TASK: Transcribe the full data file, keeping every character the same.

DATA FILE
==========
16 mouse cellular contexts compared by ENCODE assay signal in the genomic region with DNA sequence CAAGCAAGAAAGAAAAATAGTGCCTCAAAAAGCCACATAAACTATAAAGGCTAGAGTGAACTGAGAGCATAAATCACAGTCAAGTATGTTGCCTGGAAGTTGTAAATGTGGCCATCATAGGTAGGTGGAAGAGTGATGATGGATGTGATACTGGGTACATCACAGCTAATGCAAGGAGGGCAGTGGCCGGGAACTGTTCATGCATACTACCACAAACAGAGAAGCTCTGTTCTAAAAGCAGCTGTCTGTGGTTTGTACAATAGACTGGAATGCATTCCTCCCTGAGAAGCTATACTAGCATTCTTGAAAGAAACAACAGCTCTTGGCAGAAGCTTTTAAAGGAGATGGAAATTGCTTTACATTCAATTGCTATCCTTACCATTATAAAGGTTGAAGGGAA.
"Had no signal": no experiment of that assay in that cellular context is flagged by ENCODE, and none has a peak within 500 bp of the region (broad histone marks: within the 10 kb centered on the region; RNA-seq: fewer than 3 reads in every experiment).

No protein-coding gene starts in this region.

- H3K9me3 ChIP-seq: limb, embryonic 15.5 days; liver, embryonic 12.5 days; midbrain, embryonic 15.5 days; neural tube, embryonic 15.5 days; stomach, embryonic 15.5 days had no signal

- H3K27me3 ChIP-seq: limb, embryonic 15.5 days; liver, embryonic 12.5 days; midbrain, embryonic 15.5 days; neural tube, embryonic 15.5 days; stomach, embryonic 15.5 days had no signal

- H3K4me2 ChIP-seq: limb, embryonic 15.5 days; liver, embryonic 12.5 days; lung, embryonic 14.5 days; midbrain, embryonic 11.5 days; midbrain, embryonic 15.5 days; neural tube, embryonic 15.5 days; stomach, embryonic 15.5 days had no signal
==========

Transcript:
16 mouse cellular contexts compared by ENCODE assay signal in the genomic region with DNA sequence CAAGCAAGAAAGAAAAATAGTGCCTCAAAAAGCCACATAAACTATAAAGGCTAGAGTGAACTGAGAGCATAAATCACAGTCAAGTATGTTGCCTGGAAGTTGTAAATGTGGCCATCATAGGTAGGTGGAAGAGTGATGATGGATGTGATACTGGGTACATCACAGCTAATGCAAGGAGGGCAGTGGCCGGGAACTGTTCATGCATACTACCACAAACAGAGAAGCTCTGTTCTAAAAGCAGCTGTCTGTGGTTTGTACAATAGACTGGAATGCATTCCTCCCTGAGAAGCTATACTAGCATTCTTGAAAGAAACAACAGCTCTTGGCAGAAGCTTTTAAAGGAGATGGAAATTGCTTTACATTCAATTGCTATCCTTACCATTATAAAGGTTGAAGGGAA.
"Had no signal": no experiment of that assay in that cellular context is flagged by ENCODE, and none has a peak within 500 bp of the region (broad histone marks: within the 10 kb centered on the region; RNA-seq: fewer than 3 reads in every experiment).

No protein-coding gene starts in this region.

- H3K9me3 ChIP-seq: limb, embryonic 15.5 days; liver, embryonic 12.5 days; midbrain, embryonic 15.5 days; neural tube, embryonic 15.5 days; stomach, embryonic 15.5 days had no signal

- H3K27me3 ChIP-seq: limb, embryonic 15.5 days; liver, embryonic 12.5 days; midbrain, embryonic 15.5 days; neural tube, embryonic 15.5 days; stomach, embryonic 15.5 days had no signal

- H3K4me2 ChIP-seq: limb, embryonic 15.5 days; liver, embryonic 12.5 days; lung, embryonic 14.5 days; midbrain, embryonic 11.5 days; midbrain, embryonic 15.5 days; neural tube, embryonic 15.5 days; stomach, embryonic 15.5 days had no signal